“For there is nothing heavier than compassion. Not even one’s own pain weighs so heavy as the pain one feels with someone, for someone, a pain intensified by the imagination and prolonged by a hundred echoes” (from The Unbearable Lightness of Being, Milan Kundera).
One story has stayed with me since I read it in January this year. I was so deeply touched by the resilience of this 66 year-old man who, despite his sons being killed by the Taliban, has remained neutral to the war in his country and continues to ferry bodies of the dead from both sides of the conflict.
I don’t believe war is ever won through force because its deep scars become entrenched in the psyche and induce ongoing suffering so that “victory” through war can be only an illusion.
But acts of deep compassion overwhelm and have the power to transform. I cannot feel my own suffering when I hear this story – it is replaced by the imagination of his own.
It will at times require an almost unimaginable capacity for empathy, but whether in the day to day or in the face of deep ideological divides, compassion should not ever be underestimated as a tool – or weapon – to resolving conflict.
I’ve heard Socrates described as a fairly unattractive fellow who had little time for personal hygiene. I imagine he was so fully engrossed in understanding others and the world around him that his physical self was of little relevance. Despite the big belly, white beard and the well of wisdom he possessed, I imagine him with an deep childlike fascination for the world; he knew there was always more to be explored, to see, to learn. There was always a deeper level. In fact it seems as though the older and wiser Socrates became, the more his characteristic curiosity grew. How did he cultivate this habit so well into old age? Imagine if we all maintained a similar childlike fascination for the world, and in particular, an ability to interact with others indiscriminately and without preconceived ideas. Imagine if we were all equally disinterested in ourselves and perpetually drawn to understand the lives of those around us.
In 2013, I travelled the length of the United States, from Charleston, South Carolina right through to San Francisco, California. Our journey has been made into a film, Kick Gas. Our ambition was to set four Guinness World Records for the longest distance ever travelled by four different types of electric vehicle (car, scooter, motorbike, bicycle). I’ve written about the journey here.
Six months later, I’m better able to reflect on what stepping outside our comfort zones can teach us. Here’s three lessons this journey has taught me about happiness.
- Happiness is being present in the moment. We might think we know this, but we don’t usually live this way. In fact, I’ve spent a lot of my time obsessing over becoming something better. It was always about earning more, getting thinner, looking better or jumping the professional ladder, all of which I thought would make me happier. But I was constantly anxious because this drew my attention away from the moment. When you are alone on a scooter for hours on end, you have a lot of time to be in ‘the moment’ — something we don’t usually allow ourselves to do. It was during these times that I felt most calm. I saw that the life within me was quiet and still and I felt completely fulfilled.
- Happiness is in living for others. I believe people are innately good and want to do good. Doing going, however, depends on how well we understand the needs of others so that we can meet those needs. But when do we ever sit down with another person, particularly somebody we don’t know well, just to listen? I think often about all the very different people I met along this journey and how different they were from each other. They each have a unique story worth sharing. For most people in this world, their stories go largely untold. I realised through this journey that I’d been rushing to make something of myself and tell a good story. But there were beautiful, enriching stories all around me. I just needed to stop and listen.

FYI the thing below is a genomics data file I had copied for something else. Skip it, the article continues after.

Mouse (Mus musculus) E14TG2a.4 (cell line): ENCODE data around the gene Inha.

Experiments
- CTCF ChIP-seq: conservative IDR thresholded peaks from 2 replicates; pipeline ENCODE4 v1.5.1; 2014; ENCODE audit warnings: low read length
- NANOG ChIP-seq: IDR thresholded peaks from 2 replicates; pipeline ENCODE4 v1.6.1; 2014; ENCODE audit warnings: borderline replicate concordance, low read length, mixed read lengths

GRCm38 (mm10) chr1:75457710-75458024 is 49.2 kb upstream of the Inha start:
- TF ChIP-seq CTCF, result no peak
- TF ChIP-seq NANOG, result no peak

- Happiness is in living our individual truths. Before this journey, I had what on paper might appear like a fairly successful life. But I wasn’t happy. Success isn’t some easily determinable thing — it is and it should be different for everyone. I realised that in all I had achieved, I had been aspiring toward somebody else’s definition of success. It was easier to hide behind this, however, than brave a big scary world on my own. Heading off on the electric scooter represented what I felt I wasn’t actually brave enough to do in ‘real life’. But by standing up to this challenge, I gained the courage to start following my own individual truth.
There were lots of bumps and grazes as a result of this journey, but I’ve gained immensely in what I’ve learnt from this experience. My life is richer for the calm I feel and for the diversity of characters I now consider friends. And building meaningful connection with others is my truth.
There you are.
Your black overalls on top of your blue collared shirt. Your plain, straight hair above your precious blue eyes. You’re tapping the touch screen in response to the sounds you hear. Flat white. Soy latte. Espresso macchiato. Double shot. Half strength.
There is the constant hum of brewing coffee beans, the shriek of frothing milk, the thump of the chocolate shaker. There is the powder it leaves behind across your workspace. It makes you look like a messy artist. The coffee bar is your creative workspace.
You clear the plates of the people you serve. You ask me so gently if I want another coffee. You clean the bench in your creative workspace. Then, more customers arrive.
You look at them and from behind your touch screen, you’re ready to tap again. You look at them and I look at you. I see you serving others. I don’t know how to describe what I feel for you, young boy in a coffee shop. But I love to watch you.